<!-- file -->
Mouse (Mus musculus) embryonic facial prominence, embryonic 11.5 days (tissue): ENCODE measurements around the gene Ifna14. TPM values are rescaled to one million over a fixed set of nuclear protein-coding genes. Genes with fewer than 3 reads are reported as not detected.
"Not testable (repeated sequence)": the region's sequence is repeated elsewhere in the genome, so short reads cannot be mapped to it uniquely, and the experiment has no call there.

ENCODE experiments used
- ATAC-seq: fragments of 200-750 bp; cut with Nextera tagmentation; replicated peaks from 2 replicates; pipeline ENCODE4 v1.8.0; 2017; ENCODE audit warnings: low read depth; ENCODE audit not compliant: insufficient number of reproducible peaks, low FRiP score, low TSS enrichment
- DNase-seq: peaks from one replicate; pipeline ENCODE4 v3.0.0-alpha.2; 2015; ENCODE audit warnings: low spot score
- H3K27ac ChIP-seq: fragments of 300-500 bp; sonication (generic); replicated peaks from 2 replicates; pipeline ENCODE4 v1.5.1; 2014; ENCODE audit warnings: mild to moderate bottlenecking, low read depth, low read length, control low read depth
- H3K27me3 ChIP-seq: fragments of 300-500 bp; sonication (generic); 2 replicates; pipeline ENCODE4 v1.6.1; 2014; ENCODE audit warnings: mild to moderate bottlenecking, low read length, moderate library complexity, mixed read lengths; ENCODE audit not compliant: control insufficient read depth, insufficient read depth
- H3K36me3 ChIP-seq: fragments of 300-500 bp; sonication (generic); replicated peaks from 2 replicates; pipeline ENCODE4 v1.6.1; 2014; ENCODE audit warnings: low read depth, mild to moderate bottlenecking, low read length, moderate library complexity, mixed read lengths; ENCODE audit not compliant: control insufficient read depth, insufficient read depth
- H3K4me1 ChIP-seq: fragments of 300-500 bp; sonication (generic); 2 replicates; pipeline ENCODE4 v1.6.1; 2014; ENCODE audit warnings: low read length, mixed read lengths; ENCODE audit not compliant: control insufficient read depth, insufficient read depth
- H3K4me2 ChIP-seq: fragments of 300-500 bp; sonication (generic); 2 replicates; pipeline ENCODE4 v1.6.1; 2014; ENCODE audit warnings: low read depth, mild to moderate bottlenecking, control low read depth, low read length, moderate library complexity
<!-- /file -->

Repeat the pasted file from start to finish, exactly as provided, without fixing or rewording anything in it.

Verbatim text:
Mouse (Mus musculus) embryonic facial prominence, embryonic 11.5 days (tissue): ENCODE measurements around the gene Ifna14. TPM values are rescaled to one million over a fixed set of nuclear protein-coding genes. Genes with fewer than 3 reads are reported as not detected.
"Not testable (repeated sequence)": the region's sequence is repeated elsewhere in the genome, so short reads cannot be mapped to it uniquely, and the experiment has no call there.

ENCODE experiments used
- ATAC-seq: fragments of 200-750 bp; cut with Nextera tagmentation; replicated peaks from 2 replicates; pipeline ENCODE4 v1.8.0; 2017; ENCODE audit warnings: low read depth; ENCODE audit not compliant: insufficient number of reproducible peaks, low FRiP score, low TSS enrichment
- DNase-seq: peaks from one replicate; pipeline ENCODE4 v3.0.0-alpha.2; 2015; ENCODE audit warnings: low spot score
- H3K27ac ChIP-seq: fragments of 300-500 bp; sonication (generic); replicated peaks from 2 replicates; pipeline ENCODE4 v1.5.1; 2014; ENCODE audit warnings: mild to moderate bottlenecking, low read depth, low read length, control low read depth
- H3K27me3 ChIP-seq: fragments of 300-500 bp; sonication (generic); 2 replicates; pipeline ENCODE4 v1.6.1; 2014; ENCODE audit warnings: mild to moderate bottlenecking, low read length, moderate library complexity, mixed read lengths; ENCODE audit not compliant: control insufficient read depth, insufficient read depth
- H3K36me3 ChIP-seq: fragments of 300-500 bp; sonication (generic); replicated peaks from 2 replicates; pipeline ENCODE4 v1.6.1; 2014; ENCODE audit warnings: low read depth, mild to moderate bottlenecking, low read length, moderate library complexity, mixed read lengths; ENCODE audit not compliant: control insufficient read depth, insufficient read depth
- H3K4me1 ChIP-seq: fragments of 300-500 bp; sonication (generic); 2 replicates; pipeline ENCODE4 v1.6.1; 2014; ENCODE audit warnings: low read length, mixed read lengths; ENCODE audit not compliant: control insufficient read depth, insufficient read depth
- H3K4me2 ChIP-seq: fragments of 300-500 bp; sonication (generic); 2 replicates; pipeline ENCODE4 v1.6.1; 2014; ENCODE audit warnings: low read depth, mild to moderate bottlenecking, control low read depth, low read length, moderate library complexity